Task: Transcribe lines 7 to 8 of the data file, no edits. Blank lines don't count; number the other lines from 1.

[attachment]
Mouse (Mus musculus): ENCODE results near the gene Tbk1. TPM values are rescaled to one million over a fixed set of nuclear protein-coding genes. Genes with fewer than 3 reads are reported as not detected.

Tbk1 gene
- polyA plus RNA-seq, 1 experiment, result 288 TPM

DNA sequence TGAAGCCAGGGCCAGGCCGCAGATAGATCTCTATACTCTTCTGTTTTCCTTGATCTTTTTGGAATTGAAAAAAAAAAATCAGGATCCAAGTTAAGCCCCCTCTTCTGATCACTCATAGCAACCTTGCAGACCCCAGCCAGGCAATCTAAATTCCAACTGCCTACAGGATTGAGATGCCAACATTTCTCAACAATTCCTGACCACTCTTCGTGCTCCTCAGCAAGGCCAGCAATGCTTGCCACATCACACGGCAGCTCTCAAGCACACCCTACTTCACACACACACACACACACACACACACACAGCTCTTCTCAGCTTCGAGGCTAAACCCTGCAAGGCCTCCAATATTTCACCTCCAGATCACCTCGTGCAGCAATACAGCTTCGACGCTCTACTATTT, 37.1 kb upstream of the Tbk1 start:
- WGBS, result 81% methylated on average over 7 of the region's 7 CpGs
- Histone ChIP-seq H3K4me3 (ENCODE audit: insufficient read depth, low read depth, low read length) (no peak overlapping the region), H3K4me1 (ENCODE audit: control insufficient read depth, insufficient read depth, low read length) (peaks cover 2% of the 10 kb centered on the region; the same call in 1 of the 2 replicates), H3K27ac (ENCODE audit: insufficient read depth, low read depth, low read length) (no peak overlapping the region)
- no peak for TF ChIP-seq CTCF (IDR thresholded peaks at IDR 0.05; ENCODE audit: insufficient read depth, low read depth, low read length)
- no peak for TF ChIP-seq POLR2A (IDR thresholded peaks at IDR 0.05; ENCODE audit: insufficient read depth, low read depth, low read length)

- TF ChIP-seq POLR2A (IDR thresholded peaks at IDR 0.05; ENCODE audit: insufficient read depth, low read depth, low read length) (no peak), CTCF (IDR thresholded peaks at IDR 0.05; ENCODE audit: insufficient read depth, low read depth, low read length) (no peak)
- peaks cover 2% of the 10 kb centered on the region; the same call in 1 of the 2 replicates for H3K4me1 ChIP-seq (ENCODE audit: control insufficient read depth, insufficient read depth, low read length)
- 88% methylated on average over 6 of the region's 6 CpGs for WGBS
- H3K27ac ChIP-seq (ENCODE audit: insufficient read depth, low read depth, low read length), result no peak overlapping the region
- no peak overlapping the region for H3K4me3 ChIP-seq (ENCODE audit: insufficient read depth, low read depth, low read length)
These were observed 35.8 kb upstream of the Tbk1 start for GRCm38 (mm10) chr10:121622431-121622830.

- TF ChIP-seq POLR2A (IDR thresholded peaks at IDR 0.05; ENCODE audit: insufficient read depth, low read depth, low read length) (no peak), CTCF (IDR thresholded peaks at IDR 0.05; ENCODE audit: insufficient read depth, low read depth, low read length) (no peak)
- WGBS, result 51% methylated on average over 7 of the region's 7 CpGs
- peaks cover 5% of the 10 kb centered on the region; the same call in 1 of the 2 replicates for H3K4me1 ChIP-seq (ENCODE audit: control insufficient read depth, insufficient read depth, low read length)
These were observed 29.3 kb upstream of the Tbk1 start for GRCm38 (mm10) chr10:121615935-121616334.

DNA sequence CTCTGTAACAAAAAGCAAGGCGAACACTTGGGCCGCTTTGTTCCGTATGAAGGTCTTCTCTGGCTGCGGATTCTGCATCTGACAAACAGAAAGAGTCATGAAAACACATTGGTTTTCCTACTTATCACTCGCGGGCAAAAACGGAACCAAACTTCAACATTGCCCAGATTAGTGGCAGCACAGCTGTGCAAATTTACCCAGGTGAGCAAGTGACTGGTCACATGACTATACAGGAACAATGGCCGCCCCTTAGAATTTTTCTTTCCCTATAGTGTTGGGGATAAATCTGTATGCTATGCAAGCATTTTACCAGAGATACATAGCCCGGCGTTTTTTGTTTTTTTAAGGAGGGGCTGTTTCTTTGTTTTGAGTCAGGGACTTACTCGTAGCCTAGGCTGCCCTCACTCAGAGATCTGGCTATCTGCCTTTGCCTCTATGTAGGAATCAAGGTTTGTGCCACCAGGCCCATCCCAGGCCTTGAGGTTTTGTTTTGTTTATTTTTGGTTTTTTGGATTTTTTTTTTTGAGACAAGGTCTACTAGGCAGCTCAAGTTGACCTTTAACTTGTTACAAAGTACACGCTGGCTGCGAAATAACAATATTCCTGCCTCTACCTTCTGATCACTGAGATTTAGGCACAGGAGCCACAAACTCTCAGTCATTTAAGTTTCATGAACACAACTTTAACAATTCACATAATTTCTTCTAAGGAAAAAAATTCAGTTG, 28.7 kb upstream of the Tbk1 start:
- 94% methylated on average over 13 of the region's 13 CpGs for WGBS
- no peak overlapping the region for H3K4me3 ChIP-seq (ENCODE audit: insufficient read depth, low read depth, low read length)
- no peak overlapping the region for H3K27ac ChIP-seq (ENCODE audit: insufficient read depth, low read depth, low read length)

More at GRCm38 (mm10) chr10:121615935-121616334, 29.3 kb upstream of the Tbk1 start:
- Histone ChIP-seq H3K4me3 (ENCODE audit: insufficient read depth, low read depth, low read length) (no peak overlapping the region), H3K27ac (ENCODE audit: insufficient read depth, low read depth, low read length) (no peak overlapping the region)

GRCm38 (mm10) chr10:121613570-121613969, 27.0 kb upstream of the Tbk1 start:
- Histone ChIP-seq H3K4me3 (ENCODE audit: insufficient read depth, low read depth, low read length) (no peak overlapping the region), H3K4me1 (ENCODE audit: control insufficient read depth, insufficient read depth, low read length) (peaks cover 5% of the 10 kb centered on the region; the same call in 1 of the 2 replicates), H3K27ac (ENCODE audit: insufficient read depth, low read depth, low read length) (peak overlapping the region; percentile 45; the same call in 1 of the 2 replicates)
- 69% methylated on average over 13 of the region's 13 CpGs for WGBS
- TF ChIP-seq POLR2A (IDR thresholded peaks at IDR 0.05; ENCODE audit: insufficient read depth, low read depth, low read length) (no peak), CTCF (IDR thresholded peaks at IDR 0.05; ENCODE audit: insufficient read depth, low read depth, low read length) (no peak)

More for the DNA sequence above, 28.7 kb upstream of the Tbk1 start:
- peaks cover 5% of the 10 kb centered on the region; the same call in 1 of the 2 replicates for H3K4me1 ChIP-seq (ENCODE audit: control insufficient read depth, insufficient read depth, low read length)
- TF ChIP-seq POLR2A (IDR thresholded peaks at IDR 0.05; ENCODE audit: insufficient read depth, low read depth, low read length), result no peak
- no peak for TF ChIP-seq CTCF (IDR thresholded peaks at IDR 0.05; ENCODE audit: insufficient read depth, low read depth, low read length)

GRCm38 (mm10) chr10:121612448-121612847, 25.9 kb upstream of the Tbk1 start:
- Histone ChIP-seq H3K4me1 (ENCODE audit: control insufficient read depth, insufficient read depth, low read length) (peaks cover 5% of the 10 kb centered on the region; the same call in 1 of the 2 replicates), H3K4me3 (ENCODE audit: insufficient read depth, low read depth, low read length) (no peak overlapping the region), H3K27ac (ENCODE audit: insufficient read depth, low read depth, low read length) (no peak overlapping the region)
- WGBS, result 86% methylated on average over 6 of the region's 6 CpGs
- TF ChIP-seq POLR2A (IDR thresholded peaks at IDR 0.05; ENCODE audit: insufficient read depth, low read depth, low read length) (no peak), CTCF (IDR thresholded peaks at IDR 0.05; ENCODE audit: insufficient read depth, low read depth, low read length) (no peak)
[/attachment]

- no peak for TF ChIP-seq CTCF (IDR thresholded peaks at IDR 0.05; ENCODE audit: insufficient read depth, low read depth, low read length)
- no peak for TF ChIP-seq POLR2A (IDR thresholded peaks at IDR 0.05; ENCODE audit: insufficient read depth, low read depth, low read length)